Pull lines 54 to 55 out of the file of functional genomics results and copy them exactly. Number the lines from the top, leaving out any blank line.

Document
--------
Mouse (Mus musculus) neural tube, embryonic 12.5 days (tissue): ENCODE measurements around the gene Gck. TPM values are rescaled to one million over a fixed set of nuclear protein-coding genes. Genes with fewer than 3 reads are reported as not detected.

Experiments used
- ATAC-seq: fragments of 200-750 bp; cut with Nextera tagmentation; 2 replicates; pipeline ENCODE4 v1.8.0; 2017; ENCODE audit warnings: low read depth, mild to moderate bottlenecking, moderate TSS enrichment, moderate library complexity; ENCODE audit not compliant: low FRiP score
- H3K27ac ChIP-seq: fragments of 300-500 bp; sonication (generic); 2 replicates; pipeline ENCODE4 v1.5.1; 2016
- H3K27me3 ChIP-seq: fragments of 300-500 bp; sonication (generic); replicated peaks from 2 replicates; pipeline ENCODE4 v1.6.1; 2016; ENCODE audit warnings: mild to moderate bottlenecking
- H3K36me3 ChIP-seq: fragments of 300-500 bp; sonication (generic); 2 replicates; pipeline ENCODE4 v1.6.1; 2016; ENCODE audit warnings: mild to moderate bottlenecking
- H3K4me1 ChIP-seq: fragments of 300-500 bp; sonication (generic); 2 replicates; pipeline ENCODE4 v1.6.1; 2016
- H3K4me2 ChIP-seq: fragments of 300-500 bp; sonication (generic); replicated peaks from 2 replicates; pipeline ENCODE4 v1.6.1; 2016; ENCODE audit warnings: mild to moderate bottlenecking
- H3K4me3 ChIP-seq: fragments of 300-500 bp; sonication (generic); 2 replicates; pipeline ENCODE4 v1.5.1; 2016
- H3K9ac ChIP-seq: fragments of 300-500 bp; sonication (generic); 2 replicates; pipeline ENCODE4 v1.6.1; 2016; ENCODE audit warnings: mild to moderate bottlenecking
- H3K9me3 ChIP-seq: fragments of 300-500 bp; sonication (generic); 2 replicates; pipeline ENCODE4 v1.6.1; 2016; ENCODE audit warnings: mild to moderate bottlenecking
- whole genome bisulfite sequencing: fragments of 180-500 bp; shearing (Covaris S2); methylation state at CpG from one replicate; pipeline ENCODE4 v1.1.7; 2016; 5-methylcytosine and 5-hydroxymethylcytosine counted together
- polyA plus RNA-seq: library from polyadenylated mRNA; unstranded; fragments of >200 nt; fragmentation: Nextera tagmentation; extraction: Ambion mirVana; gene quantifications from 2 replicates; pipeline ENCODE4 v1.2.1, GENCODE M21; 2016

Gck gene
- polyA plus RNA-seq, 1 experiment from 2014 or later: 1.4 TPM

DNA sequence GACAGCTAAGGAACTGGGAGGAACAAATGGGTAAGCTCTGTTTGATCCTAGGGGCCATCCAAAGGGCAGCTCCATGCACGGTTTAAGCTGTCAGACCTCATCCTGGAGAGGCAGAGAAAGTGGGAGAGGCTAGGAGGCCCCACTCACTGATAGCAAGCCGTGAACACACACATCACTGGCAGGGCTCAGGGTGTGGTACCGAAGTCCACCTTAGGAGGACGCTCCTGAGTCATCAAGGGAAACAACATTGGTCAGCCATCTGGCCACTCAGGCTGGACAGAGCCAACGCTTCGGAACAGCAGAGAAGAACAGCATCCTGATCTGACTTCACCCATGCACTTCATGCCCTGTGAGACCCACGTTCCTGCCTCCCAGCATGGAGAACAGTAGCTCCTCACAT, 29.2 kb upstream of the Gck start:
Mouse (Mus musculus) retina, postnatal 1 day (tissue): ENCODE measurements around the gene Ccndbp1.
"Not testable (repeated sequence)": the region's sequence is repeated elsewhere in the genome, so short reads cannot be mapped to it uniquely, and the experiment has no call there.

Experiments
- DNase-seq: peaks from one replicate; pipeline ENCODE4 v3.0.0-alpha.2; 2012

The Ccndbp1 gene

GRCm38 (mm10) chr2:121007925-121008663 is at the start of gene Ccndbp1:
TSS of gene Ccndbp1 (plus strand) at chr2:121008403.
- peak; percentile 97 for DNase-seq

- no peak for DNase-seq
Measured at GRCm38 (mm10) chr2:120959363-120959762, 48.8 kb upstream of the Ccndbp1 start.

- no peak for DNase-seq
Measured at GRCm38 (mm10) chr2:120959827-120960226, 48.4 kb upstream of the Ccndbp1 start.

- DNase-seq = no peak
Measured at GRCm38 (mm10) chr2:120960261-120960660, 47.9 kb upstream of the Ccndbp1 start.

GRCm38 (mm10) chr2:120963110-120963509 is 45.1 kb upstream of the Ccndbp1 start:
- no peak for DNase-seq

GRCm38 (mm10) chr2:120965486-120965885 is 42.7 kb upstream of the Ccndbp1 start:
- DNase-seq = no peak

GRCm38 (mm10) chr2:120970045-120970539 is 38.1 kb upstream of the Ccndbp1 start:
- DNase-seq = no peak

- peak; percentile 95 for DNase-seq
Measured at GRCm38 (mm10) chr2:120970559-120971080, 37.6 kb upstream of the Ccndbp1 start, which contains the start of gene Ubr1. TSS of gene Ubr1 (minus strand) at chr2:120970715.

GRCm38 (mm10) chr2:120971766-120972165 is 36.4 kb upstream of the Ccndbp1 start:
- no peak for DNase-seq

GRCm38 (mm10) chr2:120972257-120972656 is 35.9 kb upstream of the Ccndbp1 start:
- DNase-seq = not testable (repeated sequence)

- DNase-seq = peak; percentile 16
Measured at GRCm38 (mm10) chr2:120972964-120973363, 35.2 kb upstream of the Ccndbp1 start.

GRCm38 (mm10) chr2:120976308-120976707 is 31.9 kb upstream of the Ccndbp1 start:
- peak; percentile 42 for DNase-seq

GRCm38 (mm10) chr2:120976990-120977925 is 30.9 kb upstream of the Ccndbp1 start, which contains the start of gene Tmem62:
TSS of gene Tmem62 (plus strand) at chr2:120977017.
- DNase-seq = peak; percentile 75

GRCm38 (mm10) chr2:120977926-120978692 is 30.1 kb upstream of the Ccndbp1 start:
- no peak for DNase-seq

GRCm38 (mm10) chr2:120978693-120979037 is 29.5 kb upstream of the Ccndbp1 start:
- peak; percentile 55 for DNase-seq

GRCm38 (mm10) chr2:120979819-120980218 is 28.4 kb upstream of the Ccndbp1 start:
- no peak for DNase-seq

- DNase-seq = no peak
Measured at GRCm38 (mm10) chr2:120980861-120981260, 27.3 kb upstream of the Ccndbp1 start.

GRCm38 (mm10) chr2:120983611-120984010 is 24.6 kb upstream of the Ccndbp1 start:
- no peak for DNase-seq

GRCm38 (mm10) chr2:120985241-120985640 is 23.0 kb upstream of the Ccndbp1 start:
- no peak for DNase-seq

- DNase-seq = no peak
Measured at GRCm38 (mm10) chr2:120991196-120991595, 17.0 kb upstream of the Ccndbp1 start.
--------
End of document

GRCm38 (mm10) chr2:120979819-120980218 is 28.4 kb upstream of the Ccndbp1 start:
- no peak for DNase-seq